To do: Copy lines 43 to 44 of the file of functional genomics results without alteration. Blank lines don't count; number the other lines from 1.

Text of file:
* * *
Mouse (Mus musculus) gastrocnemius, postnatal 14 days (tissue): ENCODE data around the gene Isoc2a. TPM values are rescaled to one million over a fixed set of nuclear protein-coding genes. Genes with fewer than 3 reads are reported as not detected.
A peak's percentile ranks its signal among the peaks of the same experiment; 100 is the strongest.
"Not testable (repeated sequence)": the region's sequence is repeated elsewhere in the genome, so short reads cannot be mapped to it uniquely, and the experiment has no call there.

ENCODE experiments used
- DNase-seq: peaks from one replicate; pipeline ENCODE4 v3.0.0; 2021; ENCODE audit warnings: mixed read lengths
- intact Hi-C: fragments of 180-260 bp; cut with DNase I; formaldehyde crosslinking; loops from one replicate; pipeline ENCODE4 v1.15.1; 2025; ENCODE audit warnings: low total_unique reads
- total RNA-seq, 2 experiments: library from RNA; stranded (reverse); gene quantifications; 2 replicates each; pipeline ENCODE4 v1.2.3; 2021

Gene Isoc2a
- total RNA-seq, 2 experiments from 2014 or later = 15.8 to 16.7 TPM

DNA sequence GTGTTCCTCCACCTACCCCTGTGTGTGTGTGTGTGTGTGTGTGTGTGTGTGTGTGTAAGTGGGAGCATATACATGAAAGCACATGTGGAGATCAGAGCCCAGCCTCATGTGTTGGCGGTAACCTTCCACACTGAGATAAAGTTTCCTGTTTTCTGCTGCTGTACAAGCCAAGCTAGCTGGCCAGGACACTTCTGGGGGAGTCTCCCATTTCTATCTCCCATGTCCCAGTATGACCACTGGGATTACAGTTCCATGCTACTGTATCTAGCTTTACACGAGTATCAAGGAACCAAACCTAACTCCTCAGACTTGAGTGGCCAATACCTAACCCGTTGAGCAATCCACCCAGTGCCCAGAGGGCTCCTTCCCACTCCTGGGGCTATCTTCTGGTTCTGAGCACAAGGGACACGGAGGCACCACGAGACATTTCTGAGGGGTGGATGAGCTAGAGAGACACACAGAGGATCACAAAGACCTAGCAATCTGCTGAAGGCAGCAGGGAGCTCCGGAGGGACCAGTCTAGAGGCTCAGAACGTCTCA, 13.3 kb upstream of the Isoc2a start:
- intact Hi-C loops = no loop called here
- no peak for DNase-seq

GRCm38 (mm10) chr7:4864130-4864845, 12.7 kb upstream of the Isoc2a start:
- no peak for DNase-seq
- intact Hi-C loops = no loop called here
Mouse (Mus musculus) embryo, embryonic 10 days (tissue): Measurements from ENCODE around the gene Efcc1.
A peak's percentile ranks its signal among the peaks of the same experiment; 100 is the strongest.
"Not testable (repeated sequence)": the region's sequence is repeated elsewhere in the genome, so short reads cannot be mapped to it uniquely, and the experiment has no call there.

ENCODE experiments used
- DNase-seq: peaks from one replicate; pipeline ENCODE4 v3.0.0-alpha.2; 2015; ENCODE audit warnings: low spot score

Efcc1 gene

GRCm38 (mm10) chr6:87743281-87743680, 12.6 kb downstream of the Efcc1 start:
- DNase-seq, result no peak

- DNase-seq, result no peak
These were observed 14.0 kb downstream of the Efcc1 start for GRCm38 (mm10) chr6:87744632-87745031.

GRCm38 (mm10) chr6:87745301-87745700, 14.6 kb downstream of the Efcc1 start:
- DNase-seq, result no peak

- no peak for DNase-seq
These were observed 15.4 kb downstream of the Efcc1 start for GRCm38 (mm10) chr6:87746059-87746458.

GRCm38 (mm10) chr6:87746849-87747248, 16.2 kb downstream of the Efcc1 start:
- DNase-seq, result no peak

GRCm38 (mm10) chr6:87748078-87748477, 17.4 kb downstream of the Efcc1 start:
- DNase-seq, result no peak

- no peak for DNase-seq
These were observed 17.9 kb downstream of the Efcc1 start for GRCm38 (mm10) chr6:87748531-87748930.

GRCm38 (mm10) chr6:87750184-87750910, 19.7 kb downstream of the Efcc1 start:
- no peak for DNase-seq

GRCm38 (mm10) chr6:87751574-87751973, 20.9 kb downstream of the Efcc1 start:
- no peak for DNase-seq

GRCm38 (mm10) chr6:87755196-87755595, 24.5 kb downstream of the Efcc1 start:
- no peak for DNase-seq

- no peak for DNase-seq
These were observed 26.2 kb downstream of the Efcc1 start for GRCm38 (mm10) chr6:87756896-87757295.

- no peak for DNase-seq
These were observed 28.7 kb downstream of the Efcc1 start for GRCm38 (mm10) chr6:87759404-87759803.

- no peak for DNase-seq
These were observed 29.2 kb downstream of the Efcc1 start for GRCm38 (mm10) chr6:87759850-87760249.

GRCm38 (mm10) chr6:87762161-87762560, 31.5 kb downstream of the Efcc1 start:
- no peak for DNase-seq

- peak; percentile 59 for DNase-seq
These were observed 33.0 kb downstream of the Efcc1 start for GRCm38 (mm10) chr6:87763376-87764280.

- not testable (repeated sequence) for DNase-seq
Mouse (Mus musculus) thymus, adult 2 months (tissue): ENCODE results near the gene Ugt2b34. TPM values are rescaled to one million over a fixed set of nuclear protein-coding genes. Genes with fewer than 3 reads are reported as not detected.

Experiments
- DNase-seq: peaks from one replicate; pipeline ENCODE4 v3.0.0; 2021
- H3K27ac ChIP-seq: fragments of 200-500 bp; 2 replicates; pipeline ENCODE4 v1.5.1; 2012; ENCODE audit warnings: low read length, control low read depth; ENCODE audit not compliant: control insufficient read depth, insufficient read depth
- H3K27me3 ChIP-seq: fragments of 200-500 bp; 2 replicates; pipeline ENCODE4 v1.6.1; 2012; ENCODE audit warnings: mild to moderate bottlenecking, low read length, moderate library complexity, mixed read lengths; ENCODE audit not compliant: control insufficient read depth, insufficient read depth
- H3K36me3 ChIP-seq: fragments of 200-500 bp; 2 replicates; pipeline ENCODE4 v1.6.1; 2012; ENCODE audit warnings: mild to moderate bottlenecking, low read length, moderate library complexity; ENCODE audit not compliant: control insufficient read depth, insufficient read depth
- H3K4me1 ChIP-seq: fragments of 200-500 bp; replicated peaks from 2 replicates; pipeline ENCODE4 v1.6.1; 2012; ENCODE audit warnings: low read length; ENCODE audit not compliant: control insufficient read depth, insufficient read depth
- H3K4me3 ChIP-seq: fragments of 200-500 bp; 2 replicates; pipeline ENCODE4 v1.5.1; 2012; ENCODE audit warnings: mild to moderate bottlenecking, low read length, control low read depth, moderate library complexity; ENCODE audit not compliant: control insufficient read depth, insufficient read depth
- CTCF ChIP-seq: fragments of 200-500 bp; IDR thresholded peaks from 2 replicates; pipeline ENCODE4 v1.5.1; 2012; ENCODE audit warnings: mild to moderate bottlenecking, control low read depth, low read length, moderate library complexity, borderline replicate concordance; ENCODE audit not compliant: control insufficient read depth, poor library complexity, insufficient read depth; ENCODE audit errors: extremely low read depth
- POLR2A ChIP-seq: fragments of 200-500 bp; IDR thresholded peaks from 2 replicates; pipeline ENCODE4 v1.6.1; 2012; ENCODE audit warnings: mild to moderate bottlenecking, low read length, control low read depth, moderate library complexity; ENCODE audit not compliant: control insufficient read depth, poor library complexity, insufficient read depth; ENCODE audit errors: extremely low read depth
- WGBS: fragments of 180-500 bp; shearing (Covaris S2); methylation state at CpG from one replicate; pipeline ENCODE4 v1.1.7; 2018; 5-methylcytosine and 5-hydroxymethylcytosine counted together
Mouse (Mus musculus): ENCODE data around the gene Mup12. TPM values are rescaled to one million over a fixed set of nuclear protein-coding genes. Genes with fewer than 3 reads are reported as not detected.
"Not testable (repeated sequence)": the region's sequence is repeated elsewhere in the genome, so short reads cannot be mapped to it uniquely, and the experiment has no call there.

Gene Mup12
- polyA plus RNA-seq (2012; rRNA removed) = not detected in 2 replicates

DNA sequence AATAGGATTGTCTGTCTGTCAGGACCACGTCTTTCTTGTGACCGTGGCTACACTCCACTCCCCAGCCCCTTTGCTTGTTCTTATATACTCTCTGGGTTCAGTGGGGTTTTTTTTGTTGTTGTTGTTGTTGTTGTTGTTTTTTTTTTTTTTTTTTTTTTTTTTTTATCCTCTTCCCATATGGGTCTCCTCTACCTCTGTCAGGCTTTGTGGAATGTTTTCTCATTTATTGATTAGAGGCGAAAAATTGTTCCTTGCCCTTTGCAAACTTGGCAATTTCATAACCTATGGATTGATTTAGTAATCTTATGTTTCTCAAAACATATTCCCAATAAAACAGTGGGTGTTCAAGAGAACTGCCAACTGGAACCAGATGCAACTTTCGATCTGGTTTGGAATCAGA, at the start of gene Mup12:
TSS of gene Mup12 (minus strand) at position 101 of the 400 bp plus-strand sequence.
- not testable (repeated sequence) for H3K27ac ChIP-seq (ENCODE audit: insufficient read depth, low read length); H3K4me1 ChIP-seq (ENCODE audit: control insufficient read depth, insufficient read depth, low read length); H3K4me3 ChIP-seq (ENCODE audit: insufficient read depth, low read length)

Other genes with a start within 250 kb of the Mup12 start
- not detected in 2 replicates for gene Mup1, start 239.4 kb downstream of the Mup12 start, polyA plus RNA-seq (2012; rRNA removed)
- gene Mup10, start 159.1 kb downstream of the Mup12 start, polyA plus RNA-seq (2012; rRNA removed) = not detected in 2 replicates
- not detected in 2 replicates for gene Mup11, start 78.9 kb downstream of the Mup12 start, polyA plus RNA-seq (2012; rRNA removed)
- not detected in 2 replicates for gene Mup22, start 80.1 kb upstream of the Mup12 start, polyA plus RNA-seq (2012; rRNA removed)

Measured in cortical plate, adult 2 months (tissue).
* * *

These were observed 26.2 kb downstream of the Efcc1 start for GRCm38 (mm10) chr6:87756896-87757295.

- no peak for DNase-seq